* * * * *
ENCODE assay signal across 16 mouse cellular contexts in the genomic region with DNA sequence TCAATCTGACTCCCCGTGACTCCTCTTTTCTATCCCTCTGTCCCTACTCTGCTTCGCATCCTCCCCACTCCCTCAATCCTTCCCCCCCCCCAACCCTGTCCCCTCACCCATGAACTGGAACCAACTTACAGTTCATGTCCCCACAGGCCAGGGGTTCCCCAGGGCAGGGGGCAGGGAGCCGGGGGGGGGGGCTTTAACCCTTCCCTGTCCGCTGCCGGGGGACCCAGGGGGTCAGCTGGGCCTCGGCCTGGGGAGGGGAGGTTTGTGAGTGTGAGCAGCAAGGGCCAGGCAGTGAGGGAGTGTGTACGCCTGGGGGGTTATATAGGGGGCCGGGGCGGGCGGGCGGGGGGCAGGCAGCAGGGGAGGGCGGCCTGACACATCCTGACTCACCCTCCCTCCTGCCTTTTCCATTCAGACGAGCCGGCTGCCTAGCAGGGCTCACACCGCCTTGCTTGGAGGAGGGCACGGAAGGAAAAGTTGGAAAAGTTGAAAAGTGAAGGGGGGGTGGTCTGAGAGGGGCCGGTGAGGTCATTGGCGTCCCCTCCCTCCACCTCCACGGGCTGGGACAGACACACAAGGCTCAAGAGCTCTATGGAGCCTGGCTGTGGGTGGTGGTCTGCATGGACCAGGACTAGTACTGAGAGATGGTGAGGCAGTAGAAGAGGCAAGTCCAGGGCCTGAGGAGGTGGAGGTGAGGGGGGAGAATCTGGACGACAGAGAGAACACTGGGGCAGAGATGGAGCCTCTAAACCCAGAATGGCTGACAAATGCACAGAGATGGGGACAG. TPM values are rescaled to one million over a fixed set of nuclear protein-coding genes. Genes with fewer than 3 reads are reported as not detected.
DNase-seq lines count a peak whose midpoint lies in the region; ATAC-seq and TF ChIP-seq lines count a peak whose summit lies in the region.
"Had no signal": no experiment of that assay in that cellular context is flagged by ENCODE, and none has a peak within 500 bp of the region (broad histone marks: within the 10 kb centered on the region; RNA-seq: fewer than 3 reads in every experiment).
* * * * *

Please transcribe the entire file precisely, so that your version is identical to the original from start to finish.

ENCODE assay signal across 16 mouse cellular contexts in the genomic region with DNA sequence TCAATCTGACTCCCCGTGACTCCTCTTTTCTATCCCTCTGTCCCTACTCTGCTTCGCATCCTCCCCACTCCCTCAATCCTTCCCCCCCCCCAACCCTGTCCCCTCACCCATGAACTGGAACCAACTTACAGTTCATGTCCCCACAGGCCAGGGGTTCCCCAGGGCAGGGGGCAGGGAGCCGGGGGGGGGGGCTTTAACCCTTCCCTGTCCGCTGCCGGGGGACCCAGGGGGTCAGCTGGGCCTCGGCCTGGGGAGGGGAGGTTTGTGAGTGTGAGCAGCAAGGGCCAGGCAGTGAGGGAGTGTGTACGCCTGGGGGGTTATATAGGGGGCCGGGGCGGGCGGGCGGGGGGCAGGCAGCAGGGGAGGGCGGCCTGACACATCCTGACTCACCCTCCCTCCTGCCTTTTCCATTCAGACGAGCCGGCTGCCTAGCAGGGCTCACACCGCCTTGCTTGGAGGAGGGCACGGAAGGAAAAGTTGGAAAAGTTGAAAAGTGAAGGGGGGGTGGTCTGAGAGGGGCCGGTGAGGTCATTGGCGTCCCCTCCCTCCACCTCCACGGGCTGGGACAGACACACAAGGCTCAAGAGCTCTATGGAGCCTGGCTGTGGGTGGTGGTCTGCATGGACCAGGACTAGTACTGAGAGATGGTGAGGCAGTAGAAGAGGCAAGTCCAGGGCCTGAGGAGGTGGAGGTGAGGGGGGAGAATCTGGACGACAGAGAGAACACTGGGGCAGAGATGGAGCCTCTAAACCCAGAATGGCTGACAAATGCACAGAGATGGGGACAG. TPM values are rescaled to one million over a fixed set of nuclear protein-coding genes. Genes with fewer than 3 reads are reported as not detected.
DNase-seq lines count a peak whose midpoint lies in the region; ATAC-seq and TF ChIP-seq lines count a peak whose summit lies in the region.
"Had no signal": no experiment of that assay in that cellular context is flagged by ENCODE, and none has a peak within 500 bp of the region (broad histone marks: within the 10 kb centered on the region; RNA-seq: fewer than 3 reads in every experiment).